• Furthermore, a Decision Tree model is highly intuitive and easy to explain to any technical team and stakeholders
  • The simplicity of Decision Trees enables you to code, visualise, interpret and even manipulate simple Decision Trees. Even for beginners, Decision Tree classification is easy to understand and learn
  • Moreover, Decision Trees follow a non-parametric method, implying that it’s distribution-free and doesn’t depend on probability distribution assumptions
  • Decision trees tend to perform feature section or variable screening thoroughly. It can work on categorical and numerical data and handle problems with multiple outputs
  • When using Decision Trees, non-linear relationships between parameters do not influence the performance of the trees, unlike other classification algorithms

What are the Algorithms used in the Decision Tree of Machine Learning?Decision Tree Algorithm Machine Learning

As you know, Decision Trees stand out due to their simplicity and interpretability. However, their effectiveness largely depends on the algorithms used in the Decision Tree algorithm. These algorithms determine how the tree is built and how decisions are made at each node. Let’s delve into the critical algorithms used in the Decision Tree algorithm.

ID3 (Iterative Dichotomiser 3)

The ID3 algorithm is one of the earliest and most straightforward algorithms used in Decision Tree construction. It employs a top-down, greedy approach to split the dataset into subsets. The splitting criterion in ID3 is based on information gain, a measure of the reduction in entropy. 

By selecting the attribute that provides the highest information gain, ID3 ensures that the dataset is split to maximise the homogeneity of the target variable within the resulting subsets.


Building upon ID3, the C4.5 algorithm introduces several enhancements. One significant improvement is the ability to handle both categorical and continuous attributes. C4.5 uses a metric called gain ratio, which adjusts information gain by considering the intrinsic information of a split. 

This helps in avoiding biases towards attributes with many distinct values. Additionally, C4.5 can handle missing values and prune the tree to prevent overfitting, making it a more robust and versatile algorithm.

CART (Classification and Regression Trees)

CART is another popular algorithm used in the Decision Tree algorithm. It supports both classification and regression tasks. For classification, CART uses the Gini impurity measure to select the best split, aiming to create pure subsets of data.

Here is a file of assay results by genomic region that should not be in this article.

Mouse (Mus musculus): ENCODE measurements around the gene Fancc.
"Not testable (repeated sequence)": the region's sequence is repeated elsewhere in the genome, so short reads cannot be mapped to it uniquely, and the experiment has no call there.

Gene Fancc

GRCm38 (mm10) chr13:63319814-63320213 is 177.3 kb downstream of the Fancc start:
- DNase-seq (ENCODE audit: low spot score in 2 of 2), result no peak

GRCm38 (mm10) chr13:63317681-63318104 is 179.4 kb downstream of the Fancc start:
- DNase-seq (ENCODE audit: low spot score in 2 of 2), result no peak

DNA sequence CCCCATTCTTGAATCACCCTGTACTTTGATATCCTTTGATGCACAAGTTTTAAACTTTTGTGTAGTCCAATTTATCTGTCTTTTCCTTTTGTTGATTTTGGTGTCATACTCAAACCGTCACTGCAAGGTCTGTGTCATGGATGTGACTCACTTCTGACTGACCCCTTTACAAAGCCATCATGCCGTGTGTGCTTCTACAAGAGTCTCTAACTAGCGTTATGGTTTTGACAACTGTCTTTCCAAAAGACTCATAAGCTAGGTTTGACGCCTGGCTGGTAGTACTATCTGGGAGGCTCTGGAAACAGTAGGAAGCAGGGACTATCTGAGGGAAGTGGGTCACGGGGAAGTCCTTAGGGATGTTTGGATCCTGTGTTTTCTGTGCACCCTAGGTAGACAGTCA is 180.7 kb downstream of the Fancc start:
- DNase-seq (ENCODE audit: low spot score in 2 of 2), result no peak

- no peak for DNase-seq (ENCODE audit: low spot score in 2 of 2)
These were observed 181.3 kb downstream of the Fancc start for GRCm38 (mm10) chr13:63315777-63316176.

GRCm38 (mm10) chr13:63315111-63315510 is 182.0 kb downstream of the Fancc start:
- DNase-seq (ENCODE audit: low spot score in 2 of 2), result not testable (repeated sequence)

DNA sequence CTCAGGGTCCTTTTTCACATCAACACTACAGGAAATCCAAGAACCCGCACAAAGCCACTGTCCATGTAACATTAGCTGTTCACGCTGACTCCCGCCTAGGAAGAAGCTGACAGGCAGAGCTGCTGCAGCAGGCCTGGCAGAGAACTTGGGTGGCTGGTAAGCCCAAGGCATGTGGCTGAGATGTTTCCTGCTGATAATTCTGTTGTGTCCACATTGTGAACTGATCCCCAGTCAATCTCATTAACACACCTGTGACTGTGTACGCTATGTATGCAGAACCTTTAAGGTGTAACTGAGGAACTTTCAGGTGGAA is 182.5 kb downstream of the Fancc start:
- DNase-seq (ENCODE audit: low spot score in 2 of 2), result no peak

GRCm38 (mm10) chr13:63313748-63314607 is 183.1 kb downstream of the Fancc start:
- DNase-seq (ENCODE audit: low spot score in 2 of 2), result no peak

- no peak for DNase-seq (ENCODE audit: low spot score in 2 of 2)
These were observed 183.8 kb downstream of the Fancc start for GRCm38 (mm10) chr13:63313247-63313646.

For regression, it minimises the Mean Squared Error (MSE) to determine the optimal splits. CART also introduces binary splits, ensuring that each node divides the data into precisely two subsets, simplifying the tree structure and enhancing computational efficiency.

CHAID (Chi-squared Automatic Interaction Detector)

CHAID is a statistical algorithm used in Decision Tree construction, primarily for categorical data. It uses the chi-squared test to identify the best splits, ensuring each is statistically significant. 

CHAID can generate multi-way splits unlike other algorithms, leading to more complex but potentially more insightful trees. It is beneficial for exploratory data analysis and identifying interaction effects between variables.

Read More: 

Unlocking the Power of KNN Algorithm in Machine Learning.

Anomaly detection Machine Learning algorithms.

Frequently Asked Questions

What is a Decision Tree in Machine Learning?

A Decision Tree is a Machine Learning model used for classification and regression tasks. It works by splitting data into subsets based on specific criteria, forming a tree structure of decisions. Each internal node represents a decision rule, while each leaf node represents an outcome or prediction.

How does the Decision Tree Algorithm work?

The Decision Tree algorithm recursively splits data into subsets based on the most significant features at each step. It uses criteria like information gain, Gini impurity, or mean squared error to determine the best splits, ensuring maximum homogeneity within subsets and preventing overfitting.

Why use the Decision Tree Algorithm for classification?

The Decision Tree algorithm is ideal for classification because it is easy to understand and visualise. It requires minimal data preparation, handles both numerical and categorical data, and can effectively manage missing values. Its non-parametric nature allows it to model complex, non-linear relationships without assumptions about data distribution.


The above blog explains the concept and application of Decision Tree in Machine Learning in detail. Considering that classification and clustering are the most popular algorithms in Machine Learning, the differences lie in the pre-defined labels present in classification. 

Decision Trees are an important algorithm of Supervised Machine Learning that splits data based on pre-defined parameters continuously.


  • Aishwarya Kurre

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    I work as a Data Science Ops at and am an avid learner. Having experience in the field of data science, I believe that I have enough knowledge of data science. I also wrote a research paper and took a great interest in writing blogs, which improved my skills in data science. My research in data science pushes me to write unique content in this field. I enjoy reading books related to data science.